What is Medical Negligence?
Medical negligence is a rapidly expanding area of litigation in Ireland. Medical Negligence is essentially an act or omission by a health care professional which is below the accepted standard of care and which results in injury or death to a patient.
How does Medical Negligence occur?
Medical negligence can happen because of:
Diagnosis – i.e. misdiagnosis or delayed diagnosis;
Treatment – i.e. errors in the medical treatment such as incorrect medication, surgical errors, exposure to infection (MRSA etc) or;
Disclosure – i.e. failure to inform the patient of the risks of the treatment of procedure.
How does medical negligence occur though – Diagnosis – i.e. misdiagnosis or delayed diagnosis
In one case a patient died of a brain haemorrhage. He attended his GP several times before his death complaining of headaches. He was sent to casualty but was not admitted and the next day he was admitted again, unconscious, and died soon after. The High Court found that the GP was negligent because he did not take into account the man’s version of events and his detailed accounts of the seriousness of his symptoms. The Supreme Court also found in favour of the plaintiff, but on the grounds that where the casualty officer ignores and does not follow up on a referral letter, it is an “inherently defective” practice and is negligent.
Early detection is vital as it enables timely medical treatment, and in many cases the patient can be cured. There are unfortunately many cancer sufferers who are misdiagnosed as not having cancer. Our experience in dealing with these cases shows that there are several reasons why a cancer misdiagnosis can occur – most of them as a result of human error or a lack of skill. A doctor may not respond appropriately when a patient presents displaying symptoms of cancer- there may be a failure to thoroughly examine or a failure to recognise the symptoms and signs of cancer. There may be a failure to refer to a cancer specialist or a failure to appropriately monitor a patient who has a family history of cancer. In a great number of cases that have come before the Courts it has been shown that laboratory results and scans are often misinterpreted by technicians too frequently.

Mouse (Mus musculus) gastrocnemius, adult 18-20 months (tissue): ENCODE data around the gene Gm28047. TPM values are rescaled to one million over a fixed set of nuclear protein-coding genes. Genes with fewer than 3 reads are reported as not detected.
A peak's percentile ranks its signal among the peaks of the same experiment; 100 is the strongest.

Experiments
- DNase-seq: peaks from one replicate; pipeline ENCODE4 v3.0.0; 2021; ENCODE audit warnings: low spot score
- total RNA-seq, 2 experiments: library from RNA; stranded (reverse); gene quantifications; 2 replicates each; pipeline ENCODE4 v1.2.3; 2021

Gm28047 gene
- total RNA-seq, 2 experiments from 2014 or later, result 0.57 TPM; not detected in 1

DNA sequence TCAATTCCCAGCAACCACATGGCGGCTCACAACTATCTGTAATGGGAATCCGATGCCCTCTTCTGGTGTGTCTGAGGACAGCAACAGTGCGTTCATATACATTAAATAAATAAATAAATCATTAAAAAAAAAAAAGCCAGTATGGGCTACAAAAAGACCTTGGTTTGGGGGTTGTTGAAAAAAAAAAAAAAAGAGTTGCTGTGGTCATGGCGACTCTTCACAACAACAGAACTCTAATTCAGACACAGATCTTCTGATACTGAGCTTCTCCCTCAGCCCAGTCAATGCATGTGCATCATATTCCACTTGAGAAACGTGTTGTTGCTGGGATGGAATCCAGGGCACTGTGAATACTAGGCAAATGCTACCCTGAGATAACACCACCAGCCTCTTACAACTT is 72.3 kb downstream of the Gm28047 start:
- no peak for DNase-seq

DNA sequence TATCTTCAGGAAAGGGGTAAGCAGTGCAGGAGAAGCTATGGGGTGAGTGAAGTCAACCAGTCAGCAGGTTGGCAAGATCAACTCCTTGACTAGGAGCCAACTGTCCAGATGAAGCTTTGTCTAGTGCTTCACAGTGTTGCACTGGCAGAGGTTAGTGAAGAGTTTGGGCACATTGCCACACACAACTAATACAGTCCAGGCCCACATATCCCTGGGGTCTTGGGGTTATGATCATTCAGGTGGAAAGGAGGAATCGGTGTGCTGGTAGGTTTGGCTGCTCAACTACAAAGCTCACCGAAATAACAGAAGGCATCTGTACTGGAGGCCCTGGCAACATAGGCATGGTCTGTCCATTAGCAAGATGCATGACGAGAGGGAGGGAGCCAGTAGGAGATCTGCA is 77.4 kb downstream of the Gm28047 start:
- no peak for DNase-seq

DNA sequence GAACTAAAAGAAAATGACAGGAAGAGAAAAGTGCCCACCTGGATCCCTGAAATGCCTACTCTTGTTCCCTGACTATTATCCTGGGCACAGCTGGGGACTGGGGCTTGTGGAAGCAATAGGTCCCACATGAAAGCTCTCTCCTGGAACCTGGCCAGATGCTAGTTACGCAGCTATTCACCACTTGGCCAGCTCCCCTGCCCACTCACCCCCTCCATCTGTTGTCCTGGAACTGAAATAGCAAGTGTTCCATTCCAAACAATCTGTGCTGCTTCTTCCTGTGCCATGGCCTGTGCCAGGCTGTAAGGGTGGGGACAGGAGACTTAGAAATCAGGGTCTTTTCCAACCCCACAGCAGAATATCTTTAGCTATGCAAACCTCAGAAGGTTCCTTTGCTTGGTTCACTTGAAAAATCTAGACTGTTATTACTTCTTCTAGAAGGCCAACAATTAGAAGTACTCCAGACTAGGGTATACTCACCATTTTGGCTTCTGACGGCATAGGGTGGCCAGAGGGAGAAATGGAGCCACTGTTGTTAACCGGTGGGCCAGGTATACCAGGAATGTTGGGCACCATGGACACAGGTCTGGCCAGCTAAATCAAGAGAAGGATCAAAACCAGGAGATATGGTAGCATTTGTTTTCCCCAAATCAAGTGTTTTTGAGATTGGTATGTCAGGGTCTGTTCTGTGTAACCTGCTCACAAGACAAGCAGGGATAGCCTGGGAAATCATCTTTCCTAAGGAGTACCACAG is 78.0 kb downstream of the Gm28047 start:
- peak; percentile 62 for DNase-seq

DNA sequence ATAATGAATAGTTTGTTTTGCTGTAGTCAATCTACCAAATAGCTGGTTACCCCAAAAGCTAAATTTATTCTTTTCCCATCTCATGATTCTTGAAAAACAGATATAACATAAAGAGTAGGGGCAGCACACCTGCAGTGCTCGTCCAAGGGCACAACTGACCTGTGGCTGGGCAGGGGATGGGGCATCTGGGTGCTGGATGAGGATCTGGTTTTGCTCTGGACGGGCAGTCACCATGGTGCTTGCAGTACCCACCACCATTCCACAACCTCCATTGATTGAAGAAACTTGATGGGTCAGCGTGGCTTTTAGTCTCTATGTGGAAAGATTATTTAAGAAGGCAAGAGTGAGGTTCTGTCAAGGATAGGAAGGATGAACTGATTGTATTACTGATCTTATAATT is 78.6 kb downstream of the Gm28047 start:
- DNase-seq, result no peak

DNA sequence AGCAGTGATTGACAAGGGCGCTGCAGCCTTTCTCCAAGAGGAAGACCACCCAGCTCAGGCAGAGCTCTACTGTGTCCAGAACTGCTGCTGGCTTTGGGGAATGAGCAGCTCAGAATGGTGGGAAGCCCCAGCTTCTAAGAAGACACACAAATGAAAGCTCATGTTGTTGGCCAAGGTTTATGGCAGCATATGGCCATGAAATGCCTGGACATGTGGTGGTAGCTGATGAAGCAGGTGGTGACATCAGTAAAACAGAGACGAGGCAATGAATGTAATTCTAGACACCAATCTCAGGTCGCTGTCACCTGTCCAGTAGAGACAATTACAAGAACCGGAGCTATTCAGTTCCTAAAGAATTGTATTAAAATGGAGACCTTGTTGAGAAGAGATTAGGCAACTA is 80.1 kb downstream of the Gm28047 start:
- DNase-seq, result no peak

How could the treatment – i.e. errors in the medical treatment such as incorrect medication, surgical errors, exposure to infection (MRSA etc) – a patient receives amount to medical negligence?
In another case the Plaintiff’s husband had surgery to remove a tumour in his throat. On the second night after the surgery the tracheotomy tube was put out of place. By the time the airway passage was established the man was brain dead. The case was brought on the grounds that the surgeon allowed his patient to recover in ICU where there was no-one trained to replace a tracheotomy tube. The defendants disputed liability on principle of “general and approved practice”. The Court acknowledged that nurses in Ireland are not specially trained to change tubes of this type and that no negligence therefore arose on this point. However, he also noted that this was an emergency situation which required special training. The Court found that failure to have a person, nurse or doctor in the ICU who was trained in the replacement of a tracheotomy tube, under the circumstances, was an “inherent defect”. The surgeon was found guilty of negligence because the deceased would not have died if a trained person been present in ICU.